Ernesto "Che" Guevara, Raul Castro, Fidel Castro

After the Cuban revolution in 1959 put an end to US domination, which began with the Spanish-American War of 1898, the US has tried for more than half a century to reconquer Cuba by resorting to all means possible: from invasion to state terrorism, from isolation to embargo. But the resistance of the Cuban people, organized as a "socialist state of workers, independent and sovereign" (Art. 1 of the Constitution), has consistently thwarted the U.S. attempt. President Barack Obama was forced to come to terms with reality, thereby restoring diplomatic relations and partially easing the embargo.

This decision was welcomed with joy by the Cubans and by those who supported them, who see it as the result of their struggle. At the same time we are witnessing a vast campaign showering President Obama with praise for his historic move, as if he had made a clean break with the aggressive U.S. policy towards Cuba - an interpretation which has been disavowed by the White House itself. "Decades of U.S. isolation of Cuba, can be read in the White House statement, have failed to accomplish our enduring objective (...) today, as in 1961, Cuba is governed by the Castros and the Communist Party." By restoring diplomatic relations, "U.S. efforts are aimed at promoting the independence of the Cuban people so they do not need to rely on the Cuban state."

It therefore follows that the Obama administration has no intention of changing its strategy aiming to destroy the Cuban state. It is only going to change the method of achieving it. There won’t be another landing like the one at the Bay of Pigs, carried out in 1961 under the administration of Democratic president John F. Kennedy by Cuban revolutionaries, trained and funded by the CIA. This time, under Democratic president Barack Obama, we will be seeing the landing of "non-governmental" organizations (affiliated with the CIA and the State Department), sent by Washington to support "humanitarian projects on behalf of the Cuban people." The U.S. Congress - the White House document underlines - "funds democracy programming in Cuba to provide humanitarian assistance, promote human rights and fundamental freedoms, support the free flow of information and encourage reforms in our high-level engagement with Cuban officials." Special funding will be given to the "activities of private foundations, research or educational institutes."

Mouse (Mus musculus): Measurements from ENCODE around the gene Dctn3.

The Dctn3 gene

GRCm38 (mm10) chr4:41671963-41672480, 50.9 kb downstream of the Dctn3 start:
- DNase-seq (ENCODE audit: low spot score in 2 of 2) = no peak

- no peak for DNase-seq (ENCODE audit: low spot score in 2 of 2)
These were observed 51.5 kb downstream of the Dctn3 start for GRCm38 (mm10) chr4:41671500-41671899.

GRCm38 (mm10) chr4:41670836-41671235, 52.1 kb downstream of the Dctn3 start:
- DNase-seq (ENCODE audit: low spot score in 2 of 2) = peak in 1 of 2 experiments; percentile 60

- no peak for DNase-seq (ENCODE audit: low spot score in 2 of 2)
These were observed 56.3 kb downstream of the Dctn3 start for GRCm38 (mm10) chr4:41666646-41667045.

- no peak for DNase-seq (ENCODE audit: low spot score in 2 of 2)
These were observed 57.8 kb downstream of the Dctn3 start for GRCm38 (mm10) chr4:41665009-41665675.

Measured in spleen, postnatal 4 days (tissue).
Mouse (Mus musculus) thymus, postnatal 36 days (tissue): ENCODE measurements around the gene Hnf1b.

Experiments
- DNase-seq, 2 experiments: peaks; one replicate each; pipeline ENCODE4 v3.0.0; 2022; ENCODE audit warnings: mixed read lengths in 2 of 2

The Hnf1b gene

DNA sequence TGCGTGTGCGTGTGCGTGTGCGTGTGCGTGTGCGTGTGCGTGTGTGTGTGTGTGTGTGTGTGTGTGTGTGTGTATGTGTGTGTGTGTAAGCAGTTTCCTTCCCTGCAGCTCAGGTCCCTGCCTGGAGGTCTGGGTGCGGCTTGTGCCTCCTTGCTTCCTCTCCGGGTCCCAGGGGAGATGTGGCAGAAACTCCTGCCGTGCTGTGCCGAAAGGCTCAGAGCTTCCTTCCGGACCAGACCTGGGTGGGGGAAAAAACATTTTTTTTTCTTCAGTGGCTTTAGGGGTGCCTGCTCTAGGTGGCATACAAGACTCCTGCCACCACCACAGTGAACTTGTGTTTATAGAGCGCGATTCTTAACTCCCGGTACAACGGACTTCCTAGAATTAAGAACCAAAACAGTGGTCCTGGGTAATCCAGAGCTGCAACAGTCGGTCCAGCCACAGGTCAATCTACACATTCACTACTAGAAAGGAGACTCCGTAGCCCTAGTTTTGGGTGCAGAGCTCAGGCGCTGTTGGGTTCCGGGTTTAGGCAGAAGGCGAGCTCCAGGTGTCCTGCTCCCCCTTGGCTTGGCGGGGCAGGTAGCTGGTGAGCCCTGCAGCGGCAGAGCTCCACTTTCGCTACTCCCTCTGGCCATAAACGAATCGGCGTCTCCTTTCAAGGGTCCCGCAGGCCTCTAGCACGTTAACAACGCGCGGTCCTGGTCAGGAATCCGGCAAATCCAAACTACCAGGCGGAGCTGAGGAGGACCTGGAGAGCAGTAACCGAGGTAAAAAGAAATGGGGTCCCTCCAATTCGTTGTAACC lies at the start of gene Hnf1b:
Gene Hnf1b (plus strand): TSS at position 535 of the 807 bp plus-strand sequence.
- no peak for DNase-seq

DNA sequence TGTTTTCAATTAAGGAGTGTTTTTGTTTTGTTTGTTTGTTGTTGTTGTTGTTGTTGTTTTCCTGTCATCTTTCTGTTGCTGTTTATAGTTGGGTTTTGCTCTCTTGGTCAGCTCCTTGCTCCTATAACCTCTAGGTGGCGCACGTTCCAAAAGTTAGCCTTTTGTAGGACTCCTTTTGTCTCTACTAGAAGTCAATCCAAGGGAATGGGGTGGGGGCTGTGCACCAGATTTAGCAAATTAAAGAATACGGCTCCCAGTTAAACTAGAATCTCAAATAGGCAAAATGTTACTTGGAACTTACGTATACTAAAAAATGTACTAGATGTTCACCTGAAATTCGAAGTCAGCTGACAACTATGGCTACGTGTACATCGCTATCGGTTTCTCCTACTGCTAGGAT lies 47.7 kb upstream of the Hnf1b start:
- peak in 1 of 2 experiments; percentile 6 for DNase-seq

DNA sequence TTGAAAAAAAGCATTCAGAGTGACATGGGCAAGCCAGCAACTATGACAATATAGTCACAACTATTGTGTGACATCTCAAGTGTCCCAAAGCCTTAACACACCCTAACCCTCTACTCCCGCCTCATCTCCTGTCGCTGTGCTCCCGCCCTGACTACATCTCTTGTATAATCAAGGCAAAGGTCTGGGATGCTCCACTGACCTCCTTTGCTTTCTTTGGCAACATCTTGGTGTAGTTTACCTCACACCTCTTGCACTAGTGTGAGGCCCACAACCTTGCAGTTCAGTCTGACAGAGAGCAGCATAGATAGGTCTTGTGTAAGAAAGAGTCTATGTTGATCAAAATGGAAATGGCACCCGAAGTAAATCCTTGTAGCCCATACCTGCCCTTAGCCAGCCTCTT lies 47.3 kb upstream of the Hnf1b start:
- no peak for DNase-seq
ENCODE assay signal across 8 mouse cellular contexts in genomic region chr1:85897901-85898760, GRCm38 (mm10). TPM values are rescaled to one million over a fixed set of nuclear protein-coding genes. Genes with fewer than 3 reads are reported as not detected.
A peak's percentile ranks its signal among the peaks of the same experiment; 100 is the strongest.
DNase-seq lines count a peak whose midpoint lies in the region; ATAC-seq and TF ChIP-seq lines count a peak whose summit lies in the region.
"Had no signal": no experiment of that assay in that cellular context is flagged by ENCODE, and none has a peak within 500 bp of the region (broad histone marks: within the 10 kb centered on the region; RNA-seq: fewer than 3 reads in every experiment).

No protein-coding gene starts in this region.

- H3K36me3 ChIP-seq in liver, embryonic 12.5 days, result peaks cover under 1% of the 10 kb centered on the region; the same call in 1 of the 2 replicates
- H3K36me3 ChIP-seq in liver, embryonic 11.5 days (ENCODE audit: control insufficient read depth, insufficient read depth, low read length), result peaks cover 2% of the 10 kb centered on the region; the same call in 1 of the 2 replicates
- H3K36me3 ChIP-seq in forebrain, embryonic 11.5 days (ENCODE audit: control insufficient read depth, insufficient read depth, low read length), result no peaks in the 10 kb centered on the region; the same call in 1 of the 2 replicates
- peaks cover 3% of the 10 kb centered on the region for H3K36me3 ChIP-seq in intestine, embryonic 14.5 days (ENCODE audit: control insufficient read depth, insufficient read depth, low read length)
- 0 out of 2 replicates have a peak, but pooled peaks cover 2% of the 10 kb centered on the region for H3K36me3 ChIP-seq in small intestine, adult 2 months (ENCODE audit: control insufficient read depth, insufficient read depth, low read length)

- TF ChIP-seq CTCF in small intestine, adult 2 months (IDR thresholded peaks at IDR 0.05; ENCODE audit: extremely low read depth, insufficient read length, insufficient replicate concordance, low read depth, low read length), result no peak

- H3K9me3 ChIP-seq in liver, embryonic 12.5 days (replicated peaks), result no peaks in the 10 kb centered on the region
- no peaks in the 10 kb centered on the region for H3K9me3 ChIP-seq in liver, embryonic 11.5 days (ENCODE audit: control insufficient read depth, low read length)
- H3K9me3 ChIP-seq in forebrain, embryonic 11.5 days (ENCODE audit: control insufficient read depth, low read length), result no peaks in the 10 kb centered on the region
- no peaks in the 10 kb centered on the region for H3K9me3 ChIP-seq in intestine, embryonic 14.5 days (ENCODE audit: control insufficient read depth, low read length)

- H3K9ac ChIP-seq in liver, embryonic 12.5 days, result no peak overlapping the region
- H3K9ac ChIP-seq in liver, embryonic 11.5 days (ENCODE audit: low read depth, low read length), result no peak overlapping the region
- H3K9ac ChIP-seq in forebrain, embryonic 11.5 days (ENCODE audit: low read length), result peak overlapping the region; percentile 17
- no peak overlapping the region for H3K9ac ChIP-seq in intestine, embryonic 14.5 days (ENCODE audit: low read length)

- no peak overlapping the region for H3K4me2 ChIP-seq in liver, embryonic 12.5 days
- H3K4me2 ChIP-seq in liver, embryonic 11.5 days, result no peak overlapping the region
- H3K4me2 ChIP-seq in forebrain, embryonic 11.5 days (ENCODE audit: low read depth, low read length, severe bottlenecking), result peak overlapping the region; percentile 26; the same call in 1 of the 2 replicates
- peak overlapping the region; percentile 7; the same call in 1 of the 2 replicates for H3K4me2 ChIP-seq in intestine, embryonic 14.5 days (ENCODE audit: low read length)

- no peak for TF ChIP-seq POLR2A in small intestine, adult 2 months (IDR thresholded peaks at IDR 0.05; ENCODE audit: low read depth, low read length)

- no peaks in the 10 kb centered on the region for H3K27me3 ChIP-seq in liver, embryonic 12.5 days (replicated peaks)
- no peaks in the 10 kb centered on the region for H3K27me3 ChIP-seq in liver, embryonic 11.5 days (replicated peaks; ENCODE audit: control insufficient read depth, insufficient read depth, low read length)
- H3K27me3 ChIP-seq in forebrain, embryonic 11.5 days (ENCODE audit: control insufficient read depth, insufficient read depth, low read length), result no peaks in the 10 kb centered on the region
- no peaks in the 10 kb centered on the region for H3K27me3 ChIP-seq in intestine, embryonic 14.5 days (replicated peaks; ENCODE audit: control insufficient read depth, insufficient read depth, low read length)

On the heels of the "non-governmental" organizations, with their pockets full of dollars, U.S. corporations will start moving in, which, according to the New York Times, are eager to establish a toehold in the country to penetrate the Cuban economy, with sights on the biotechnology industry (highly developed in Cuba), the mining sector (especially nickel, of which Cuba has one of the largest deposits in the world), and the huge potential of the hotel and tourist industry. The challenge now facing the Cuban people is how to prevent the gains of the revolution from being wiped out by the new offensive being waged by Washington with tools that are no less dangerous than in the past. Today Cuba is in a more favorable spot: much of Latin America is no longer "the backyard of the United States" and Cuba, together with Venezuela (subjected to further U.S. sanctions) and other countries, has given birth to the Bolivarian Alliance for the Americas (Alba).

A decisive role will be played by a new generation of Cubans who will be called on to keep the revolution alive by defeating Washington’s plan to undermine the socialist state in the name of the "independence of the Cuban people," which would translate into a new dependence on U.S. imperialism.